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Ancient giants: iceberg viewing in Newfoundland & Labrador

Iceberg Alley

Ancient giants: iceberg viewing in Newfoundland & Labrador

The expanse of waters that stretch from the coast of Labrador to the northeast corner of the island of Newfoundland is aptly known as Iceberg AlleyExternal Link Title, and is one the best places in the world to see ancient giantsExternal Link Title as they gently float southward.

Iceberg near town
Icebergs float by the Newfoundland and Labrador coast - Credit: Iceberg Quest

These massive icebergs are towering slabs of 12,000 year old ice that range in color from snow white to deep aquamarine and have their own unique shape and size. They can be as small as a boat or as large as an office tower — each iceberg has its own story to tell.

Stan Cook Sea Kayak Adventures
Stan Cook Sea Kayak Adventures

Take in the icebergs from land, from a boatExternal Link Title, or from up close in a kayakExternal Link Title. Each offers an incredible perspective of these natural wonders and will leave you with memories for a lifetime. Imagine watching rivulets of icy water pour from crevasses, and catching the blue-green flashes of submerged corners of these icy giants just below the water line.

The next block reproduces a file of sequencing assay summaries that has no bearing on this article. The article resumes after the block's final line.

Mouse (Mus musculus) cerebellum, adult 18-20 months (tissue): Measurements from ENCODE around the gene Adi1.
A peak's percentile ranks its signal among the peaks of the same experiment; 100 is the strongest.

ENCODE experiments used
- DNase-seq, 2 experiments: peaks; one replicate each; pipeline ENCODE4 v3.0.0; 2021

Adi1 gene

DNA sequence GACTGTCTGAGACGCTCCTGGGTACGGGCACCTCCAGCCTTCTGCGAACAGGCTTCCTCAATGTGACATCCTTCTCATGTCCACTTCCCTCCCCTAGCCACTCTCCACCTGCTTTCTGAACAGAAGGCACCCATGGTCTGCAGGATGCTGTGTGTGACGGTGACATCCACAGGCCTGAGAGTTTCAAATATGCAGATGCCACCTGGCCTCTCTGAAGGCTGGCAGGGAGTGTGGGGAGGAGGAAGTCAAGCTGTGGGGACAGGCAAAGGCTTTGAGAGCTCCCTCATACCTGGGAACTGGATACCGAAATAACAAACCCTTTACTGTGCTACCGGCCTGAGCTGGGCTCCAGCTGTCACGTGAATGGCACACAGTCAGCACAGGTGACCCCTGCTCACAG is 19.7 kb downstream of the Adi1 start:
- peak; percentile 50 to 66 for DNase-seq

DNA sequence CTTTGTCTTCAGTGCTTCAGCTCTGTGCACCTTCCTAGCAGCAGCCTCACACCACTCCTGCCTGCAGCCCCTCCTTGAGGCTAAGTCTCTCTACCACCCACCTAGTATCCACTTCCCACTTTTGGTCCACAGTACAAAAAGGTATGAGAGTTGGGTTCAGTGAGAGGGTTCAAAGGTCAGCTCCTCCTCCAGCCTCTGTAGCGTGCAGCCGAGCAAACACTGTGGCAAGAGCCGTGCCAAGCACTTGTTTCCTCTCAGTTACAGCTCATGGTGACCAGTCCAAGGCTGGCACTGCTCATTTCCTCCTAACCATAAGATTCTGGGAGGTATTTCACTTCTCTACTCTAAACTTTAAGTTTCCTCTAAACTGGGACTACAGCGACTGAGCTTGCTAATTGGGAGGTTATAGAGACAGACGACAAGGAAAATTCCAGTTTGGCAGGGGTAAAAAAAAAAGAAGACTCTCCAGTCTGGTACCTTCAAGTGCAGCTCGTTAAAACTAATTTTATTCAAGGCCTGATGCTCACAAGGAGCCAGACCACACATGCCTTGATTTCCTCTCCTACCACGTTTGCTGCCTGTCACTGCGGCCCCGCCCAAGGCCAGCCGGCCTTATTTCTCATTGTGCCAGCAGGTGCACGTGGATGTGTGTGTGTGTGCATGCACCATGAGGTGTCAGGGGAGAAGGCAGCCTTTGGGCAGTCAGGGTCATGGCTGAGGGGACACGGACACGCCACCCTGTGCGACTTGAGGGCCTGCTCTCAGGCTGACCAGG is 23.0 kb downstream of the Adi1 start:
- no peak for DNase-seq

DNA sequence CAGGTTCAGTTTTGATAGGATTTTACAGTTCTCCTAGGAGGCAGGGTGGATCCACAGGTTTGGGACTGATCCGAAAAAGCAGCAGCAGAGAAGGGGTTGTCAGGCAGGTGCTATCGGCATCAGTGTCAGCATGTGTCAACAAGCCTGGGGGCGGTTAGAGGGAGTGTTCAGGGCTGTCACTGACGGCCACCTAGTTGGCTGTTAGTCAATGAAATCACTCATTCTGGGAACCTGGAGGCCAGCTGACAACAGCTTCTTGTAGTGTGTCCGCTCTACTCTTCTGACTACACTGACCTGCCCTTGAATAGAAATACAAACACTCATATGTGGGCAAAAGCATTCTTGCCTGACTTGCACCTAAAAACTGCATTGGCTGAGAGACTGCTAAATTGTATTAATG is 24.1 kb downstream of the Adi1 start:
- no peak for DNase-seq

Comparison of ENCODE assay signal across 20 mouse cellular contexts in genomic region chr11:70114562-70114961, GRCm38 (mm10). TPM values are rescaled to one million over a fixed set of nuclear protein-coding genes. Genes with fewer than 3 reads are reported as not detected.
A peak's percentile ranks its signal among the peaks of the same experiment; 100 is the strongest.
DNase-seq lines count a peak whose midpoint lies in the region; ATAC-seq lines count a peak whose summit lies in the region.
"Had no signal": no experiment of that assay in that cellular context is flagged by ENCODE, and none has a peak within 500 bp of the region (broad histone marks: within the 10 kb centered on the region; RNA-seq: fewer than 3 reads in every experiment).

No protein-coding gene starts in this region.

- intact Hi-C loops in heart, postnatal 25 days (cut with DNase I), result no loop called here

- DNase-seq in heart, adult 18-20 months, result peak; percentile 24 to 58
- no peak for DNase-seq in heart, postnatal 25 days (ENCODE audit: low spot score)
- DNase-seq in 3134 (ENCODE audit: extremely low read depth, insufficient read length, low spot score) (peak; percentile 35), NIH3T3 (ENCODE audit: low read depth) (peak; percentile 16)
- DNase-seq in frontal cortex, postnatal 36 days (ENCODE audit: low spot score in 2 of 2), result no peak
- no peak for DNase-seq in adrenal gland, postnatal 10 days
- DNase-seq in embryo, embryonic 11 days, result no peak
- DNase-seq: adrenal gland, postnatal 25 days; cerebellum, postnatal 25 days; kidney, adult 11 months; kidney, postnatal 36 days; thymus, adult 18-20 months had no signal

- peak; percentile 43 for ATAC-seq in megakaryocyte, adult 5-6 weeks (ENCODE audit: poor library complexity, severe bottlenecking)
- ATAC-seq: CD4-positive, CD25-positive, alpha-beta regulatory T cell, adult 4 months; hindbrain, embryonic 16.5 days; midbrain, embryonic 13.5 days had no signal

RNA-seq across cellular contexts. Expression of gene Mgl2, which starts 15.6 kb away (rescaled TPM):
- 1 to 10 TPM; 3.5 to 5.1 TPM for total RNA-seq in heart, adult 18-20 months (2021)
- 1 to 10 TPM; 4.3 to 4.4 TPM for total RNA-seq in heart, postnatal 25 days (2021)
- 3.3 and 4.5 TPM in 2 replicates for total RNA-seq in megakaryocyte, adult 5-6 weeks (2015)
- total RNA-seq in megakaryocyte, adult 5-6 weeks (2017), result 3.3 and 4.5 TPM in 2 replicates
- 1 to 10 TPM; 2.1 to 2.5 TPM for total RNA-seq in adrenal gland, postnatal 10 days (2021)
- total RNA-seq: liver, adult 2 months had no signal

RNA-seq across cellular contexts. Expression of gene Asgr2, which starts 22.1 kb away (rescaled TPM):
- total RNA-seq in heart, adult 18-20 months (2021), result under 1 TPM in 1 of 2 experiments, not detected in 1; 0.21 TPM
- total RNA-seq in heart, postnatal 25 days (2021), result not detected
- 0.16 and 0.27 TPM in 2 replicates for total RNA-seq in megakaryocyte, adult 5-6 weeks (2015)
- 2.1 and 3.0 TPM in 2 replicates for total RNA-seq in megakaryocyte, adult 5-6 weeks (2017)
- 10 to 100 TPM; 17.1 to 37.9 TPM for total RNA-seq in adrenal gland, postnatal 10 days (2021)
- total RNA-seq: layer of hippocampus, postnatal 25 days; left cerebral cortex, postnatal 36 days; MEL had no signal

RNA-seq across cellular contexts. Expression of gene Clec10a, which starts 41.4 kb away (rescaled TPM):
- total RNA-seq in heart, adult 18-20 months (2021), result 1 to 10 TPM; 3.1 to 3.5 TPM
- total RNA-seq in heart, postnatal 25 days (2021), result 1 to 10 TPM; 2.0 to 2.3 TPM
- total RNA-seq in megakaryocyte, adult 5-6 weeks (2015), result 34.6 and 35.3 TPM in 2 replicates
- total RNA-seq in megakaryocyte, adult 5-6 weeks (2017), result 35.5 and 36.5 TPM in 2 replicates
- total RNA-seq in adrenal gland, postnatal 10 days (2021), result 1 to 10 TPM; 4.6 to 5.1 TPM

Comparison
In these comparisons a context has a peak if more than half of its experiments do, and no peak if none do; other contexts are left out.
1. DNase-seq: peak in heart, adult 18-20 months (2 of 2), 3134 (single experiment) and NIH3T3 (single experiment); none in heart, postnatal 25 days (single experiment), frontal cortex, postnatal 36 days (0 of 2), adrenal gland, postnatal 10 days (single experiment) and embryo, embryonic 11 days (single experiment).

If you're lucky, the crew might gather small chunks of the iceberg and throw them in your drink. In fact, Newfoundlanders have made good use of the icebergs for Iceberg Water, iceberg spirits like Iceberg Vodka, Gin and Rum and, of course, Iceberg Beer brewed in St. John's at the famous Quidi Vidi BreweryExternal Link Title.

Iceberg Quest
Take an incredible journey with Iceberg Quest

As you cruise the waters of Newfoundland and Labrador in search of ice, you might also encounter playful dolphins, majestic humpback whales, and a variety of birds, like gannets and the fan-favorite puffins. Consider the wildlife viewing a bonus.


It’s in the spring and early summer that the waters fill up with icebergs, with May and June being peak months to head out and see them.


Start planning your date with these monoliths, with the help of Newfoundland and Labrador Tourism.